Attracting a diverse population of patients for a clinical trial is critical for healthcare innovation, patient health, and long-term community wellness. Research trials need to draw in a diverse group of patients to ensure a drug’s effectiveness for the entire population and uncover possible hurdles for different segments of society. Unfortunately, the industry is falling short. Recent studies show that while African Americans comprise 20% of multiple myeloma patients in the US and are about two times as likely as white Americans to receive a diagnosis, they make up merely 4.5% of clinical trials conducted since 2003. So how can your site maximize diversity and ensure underserved populations are part of your trial research? One solution is in the palm of all of our hands – texting.
Fast and Easy Communication for Better Patient Engagement
Texting can help improve engagement with diverse populations for a number of reasons. A texting-enabled CTMS allows updates and other communication delivery to geographically dispersed and diverse participants. These tools provide the ability to mass text an entire group and capture data within the trial management system, making the process more efficient and effective. Texting is an easily updated and automated vehicle that most people are incredibly comfortable using. There’s no technological learning curve; communication via text is readily available and relatable for many different audiences. The ability to have ongoing, two-way communications can help with recruitment and make participants feel more engaged throughout the trial for better retention metrics.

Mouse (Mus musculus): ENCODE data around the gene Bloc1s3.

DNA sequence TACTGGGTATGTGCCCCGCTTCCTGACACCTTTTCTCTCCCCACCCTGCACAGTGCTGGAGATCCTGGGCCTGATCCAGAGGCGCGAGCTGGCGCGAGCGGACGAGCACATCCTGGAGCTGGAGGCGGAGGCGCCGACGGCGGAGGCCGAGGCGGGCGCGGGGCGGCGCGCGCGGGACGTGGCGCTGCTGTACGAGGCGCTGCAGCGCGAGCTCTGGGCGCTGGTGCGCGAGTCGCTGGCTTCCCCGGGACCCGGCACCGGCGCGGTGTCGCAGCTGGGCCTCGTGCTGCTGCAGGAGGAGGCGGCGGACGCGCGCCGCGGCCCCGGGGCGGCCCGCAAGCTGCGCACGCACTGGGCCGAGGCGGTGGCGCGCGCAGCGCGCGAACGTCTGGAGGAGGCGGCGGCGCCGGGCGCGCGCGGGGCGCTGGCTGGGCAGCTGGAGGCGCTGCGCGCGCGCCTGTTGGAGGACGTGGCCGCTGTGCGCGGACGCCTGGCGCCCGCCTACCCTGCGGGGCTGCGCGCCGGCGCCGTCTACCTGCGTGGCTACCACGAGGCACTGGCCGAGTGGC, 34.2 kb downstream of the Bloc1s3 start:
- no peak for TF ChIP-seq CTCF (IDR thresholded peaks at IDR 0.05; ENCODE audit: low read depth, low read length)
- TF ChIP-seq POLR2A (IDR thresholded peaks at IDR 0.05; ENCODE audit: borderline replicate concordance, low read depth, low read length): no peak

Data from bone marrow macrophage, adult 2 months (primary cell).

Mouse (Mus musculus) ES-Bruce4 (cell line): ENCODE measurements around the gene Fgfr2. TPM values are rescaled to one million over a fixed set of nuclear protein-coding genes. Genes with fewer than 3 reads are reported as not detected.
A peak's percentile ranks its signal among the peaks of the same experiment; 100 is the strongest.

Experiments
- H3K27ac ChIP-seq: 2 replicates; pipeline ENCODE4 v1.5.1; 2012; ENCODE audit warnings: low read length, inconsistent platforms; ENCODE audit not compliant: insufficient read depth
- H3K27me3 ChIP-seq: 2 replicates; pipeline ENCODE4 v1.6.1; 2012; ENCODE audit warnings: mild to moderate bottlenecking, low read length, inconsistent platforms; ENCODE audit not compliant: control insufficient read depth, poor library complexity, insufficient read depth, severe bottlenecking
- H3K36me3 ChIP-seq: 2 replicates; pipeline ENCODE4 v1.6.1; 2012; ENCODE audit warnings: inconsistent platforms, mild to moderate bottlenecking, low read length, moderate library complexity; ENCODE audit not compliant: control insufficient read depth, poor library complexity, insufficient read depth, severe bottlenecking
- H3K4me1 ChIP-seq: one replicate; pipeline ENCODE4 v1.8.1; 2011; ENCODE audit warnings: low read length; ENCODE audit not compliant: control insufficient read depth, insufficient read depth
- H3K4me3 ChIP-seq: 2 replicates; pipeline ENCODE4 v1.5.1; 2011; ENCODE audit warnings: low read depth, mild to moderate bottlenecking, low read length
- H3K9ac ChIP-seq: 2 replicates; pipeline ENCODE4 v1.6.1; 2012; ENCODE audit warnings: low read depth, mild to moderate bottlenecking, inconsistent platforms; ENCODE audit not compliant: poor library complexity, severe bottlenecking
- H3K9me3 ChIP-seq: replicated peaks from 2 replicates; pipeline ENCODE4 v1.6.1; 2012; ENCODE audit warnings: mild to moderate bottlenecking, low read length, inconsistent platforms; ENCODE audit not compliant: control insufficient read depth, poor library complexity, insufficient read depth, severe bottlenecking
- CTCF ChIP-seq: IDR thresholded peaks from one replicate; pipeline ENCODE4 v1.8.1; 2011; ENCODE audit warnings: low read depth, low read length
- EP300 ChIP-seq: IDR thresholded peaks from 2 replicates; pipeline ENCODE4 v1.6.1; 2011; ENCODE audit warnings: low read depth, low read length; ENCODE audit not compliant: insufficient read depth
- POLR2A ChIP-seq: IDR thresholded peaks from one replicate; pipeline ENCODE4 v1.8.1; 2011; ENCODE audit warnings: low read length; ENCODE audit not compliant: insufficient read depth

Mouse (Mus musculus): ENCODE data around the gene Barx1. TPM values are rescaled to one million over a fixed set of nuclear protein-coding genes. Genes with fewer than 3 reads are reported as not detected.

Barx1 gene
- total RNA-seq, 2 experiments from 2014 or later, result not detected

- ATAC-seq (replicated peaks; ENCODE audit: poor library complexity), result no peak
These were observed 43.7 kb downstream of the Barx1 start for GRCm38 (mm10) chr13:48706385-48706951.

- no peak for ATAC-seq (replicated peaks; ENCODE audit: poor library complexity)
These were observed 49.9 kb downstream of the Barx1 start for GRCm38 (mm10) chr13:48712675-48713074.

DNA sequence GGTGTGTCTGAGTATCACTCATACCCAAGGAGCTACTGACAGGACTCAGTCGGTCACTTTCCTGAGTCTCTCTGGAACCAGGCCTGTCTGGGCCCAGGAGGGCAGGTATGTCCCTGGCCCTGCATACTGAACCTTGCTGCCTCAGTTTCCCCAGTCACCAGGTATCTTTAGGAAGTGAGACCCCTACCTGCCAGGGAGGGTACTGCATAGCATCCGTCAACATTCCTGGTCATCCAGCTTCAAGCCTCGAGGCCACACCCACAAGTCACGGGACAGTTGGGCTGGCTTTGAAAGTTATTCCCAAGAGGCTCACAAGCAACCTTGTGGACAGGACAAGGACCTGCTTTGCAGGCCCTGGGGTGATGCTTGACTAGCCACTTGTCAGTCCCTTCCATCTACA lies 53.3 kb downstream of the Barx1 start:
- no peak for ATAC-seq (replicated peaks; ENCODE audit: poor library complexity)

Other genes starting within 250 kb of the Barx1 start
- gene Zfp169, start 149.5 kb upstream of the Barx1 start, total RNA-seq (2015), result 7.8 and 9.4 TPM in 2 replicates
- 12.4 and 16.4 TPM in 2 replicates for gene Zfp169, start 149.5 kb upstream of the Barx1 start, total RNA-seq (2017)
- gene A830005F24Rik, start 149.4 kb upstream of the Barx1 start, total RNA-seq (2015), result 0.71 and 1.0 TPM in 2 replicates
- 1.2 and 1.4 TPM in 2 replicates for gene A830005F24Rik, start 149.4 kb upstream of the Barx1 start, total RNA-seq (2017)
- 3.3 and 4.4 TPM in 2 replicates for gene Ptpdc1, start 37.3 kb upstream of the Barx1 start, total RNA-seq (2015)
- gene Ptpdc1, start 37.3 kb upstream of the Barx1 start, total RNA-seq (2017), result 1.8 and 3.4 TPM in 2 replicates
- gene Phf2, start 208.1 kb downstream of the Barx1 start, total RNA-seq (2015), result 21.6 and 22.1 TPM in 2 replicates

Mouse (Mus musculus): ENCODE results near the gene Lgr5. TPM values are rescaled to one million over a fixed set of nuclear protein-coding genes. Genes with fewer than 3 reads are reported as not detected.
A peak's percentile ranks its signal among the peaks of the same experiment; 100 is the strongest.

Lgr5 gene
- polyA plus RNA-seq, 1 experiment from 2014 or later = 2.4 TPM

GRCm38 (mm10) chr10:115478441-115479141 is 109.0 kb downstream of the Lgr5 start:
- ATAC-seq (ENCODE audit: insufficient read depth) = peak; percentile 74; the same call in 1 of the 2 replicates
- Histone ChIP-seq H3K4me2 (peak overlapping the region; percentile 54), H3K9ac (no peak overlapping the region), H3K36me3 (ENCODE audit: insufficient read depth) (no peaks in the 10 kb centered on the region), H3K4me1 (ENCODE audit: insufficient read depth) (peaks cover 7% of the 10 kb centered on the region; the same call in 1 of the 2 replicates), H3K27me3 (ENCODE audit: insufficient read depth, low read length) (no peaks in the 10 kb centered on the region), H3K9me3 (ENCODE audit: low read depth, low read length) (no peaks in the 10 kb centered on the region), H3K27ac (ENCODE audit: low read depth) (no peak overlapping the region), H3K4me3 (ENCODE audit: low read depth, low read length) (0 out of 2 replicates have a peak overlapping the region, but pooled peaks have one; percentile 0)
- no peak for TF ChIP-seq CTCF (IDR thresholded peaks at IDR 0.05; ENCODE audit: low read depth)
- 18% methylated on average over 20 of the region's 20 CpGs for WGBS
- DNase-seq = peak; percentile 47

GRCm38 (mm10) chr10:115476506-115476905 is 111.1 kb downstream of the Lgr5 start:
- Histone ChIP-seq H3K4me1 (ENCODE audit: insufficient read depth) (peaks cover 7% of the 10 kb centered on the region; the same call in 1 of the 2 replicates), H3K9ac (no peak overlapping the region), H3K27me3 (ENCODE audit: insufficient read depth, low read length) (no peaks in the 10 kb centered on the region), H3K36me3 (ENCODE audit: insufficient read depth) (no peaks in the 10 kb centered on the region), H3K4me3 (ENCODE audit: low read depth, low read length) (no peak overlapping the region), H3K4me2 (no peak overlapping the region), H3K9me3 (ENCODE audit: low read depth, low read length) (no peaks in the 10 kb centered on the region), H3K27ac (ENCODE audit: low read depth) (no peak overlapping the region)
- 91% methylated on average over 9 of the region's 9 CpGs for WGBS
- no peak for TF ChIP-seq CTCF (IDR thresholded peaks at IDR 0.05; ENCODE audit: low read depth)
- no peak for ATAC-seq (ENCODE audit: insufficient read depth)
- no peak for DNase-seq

Texting is an effective means to make your patients feel like they’re getting 1:1 attention. For texting and all other trial communications, it’s critical that your site instills trust with the diverse communities to which you are outreaching. Patients that come from a certain background tend to feel more at ease with people from similar backgrounds. When that need is met, they are more likely to engage with your site and be open to participating in trial work. Recruit staff that reflects the diversity of the community with which you work and engage them in the communications process to ensure different voices are integrated into the messaging.
Meeting clinical trial diversity goals will require contributions from across the medical community. To learn how to make strides through your research site’s work, download our newest guide, ”Increasing Clinical Trial Patient Diversity.”